Feature Roadmap

With the project goals in focus, I created a product feature roadmap, with features presented in order of priority in terms of development, investment, and order of importance to business and user goals.

4. Prototype

Using Figma, I started to create an interactive prototype that would give users scrolling ability throughout the app to navigate and to complete the tasks given. After outlining a testing plan consisting of three different tasks with a scenario each, I was ready to conduct testing.

Mid-Fidelity Prototype

Goals for Testing

• Test the overall quality and ease of navigation and evaluate how users interact with the app
• Identify areas where errors or frustrations occur
• Identify if the flows/navigation is successful

Tasks To Complete

• Freely navigate the app
• Find a specific book manually or using a scanner
• Reserve a book from local library
• Add a specific book to “Want to Read”

5. Test & Iterations

I conducted  an online moderated usability test with 5 participants. 2 of the participants read an average of 40+ books a year while the other read between 5-10 books a year. Getting these designs without brand in the hands of some potential users as soon as possible could ensure that the experience will be shaped and refined to truly meet customer needs and expectations.

Key Findings


of participants found the app easy to use and intuitive.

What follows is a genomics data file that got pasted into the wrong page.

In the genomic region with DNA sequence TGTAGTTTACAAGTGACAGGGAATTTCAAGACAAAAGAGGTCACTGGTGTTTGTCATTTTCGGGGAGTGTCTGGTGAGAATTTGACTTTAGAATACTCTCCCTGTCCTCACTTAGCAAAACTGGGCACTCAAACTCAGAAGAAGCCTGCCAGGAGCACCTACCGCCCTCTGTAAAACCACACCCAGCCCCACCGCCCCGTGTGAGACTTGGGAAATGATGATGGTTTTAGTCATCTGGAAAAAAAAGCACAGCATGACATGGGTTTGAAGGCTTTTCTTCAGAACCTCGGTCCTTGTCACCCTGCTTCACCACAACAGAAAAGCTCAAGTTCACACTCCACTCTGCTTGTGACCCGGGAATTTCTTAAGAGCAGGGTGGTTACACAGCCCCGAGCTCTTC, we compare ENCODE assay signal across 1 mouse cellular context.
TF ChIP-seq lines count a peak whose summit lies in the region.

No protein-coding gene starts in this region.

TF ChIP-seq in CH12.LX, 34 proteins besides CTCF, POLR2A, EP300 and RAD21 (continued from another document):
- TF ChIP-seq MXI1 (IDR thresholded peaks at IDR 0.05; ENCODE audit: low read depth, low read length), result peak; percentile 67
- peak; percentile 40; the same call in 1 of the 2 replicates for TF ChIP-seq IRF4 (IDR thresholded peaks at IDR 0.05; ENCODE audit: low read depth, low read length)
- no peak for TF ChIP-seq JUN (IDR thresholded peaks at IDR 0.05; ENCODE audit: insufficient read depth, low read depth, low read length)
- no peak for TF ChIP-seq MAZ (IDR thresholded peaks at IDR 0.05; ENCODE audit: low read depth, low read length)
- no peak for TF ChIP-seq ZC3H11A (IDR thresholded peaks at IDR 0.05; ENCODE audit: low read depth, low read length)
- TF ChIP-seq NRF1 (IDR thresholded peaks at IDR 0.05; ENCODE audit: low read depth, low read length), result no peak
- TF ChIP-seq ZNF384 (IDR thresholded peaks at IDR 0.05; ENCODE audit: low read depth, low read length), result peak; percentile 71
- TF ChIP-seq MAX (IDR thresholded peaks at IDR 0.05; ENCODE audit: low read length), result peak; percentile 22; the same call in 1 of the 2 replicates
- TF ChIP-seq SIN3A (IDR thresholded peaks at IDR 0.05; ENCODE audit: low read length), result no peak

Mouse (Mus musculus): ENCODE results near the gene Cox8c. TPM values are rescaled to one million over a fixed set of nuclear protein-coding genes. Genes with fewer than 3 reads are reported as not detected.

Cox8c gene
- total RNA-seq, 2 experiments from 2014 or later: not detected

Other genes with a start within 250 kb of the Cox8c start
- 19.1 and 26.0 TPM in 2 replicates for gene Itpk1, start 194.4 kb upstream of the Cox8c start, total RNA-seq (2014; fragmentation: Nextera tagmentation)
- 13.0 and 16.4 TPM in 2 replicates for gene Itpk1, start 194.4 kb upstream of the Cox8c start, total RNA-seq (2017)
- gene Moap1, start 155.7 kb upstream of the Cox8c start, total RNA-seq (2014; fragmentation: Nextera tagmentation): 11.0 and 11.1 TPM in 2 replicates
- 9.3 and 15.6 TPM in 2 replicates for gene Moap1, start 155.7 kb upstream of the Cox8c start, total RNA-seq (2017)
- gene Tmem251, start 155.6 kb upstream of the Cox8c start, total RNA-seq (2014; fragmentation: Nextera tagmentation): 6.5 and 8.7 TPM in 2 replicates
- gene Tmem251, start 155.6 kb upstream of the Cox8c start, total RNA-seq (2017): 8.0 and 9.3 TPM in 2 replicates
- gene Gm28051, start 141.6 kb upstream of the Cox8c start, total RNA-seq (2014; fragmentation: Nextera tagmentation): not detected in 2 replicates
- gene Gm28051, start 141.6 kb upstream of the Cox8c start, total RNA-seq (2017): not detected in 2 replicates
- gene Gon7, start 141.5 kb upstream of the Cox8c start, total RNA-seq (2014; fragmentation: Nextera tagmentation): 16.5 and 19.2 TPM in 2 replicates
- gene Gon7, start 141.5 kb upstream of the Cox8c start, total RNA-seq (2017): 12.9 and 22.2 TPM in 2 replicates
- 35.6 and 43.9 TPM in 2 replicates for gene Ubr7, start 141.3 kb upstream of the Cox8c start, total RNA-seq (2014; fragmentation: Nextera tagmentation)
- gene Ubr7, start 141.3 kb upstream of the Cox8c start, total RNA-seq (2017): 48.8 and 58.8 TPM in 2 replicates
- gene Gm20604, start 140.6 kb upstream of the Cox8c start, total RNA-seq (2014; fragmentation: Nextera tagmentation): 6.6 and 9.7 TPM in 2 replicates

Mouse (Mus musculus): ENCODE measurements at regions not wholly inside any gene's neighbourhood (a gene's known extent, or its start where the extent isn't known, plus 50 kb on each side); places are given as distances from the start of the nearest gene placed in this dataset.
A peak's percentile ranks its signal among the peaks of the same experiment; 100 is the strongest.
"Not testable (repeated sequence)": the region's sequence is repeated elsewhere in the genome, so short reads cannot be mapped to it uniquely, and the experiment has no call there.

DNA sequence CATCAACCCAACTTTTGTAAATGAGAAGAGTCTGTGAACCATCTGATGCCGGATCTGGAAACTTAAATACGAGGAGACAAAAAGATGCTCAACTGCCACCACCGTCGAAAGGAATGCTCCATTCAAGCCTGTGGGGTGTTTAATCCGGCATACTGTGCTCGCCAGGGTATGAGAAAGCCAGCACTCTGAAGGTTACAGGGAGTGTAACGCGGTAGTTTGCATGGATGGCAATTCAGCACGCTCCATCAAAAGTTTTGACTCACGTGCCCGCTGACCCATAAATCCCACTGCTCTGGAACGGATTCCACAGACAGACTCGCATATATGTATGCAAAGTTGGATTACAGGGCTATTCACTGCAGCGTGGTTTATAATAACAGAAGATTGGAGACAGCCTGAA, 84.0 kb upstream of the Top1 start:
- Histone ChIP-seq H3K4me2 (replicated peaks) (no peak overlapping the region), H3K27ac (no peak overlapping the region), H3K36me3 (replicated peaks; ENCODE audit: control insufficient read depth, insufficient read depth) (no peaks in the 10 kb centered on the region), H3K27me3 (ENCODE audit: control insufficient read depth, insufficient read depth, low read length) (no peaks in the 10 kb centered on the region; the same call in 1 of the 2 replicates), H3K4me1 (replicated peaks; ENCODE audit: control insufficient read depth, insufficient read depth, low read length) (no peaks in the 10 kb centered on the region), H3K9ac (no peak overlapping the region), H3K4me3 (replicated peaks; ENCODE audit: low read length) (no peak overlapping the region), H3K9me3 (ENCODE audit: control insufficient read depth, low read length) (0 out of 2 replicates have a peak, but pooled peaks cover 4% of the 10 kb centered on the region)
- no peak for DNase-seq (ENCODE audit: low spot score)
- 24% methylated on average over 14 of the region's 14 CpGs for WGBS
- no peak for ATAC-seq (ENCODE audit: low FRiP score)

overall completion rate of tasks without any errors.


of participants like the feature of being able to track their reading

Social Features

Participants pointed out that the app could have more social features between friends

Future Possible Features

Friends & Celebrities Recommendations

•  Friends' top 5 books

Ability to add libraries from other cities/states

Users that read 40+ books a year would like to see statistics on their reading habits.

Affinity Map

I created an affinity map based on feedback, observations, and notes from usability testing. I wanted to visually compile and synthesize the findings from each participant in one place showcasing the insights and results at specific screens of the app. I also added a section with the main takeaways from testing as well as the key iterations needed to be made before moving into incorporating UI.

Key Changes To Make

Based on the insights gathered, I worked on design recommendations and implemented those changes into the mid-fidelity wireframes.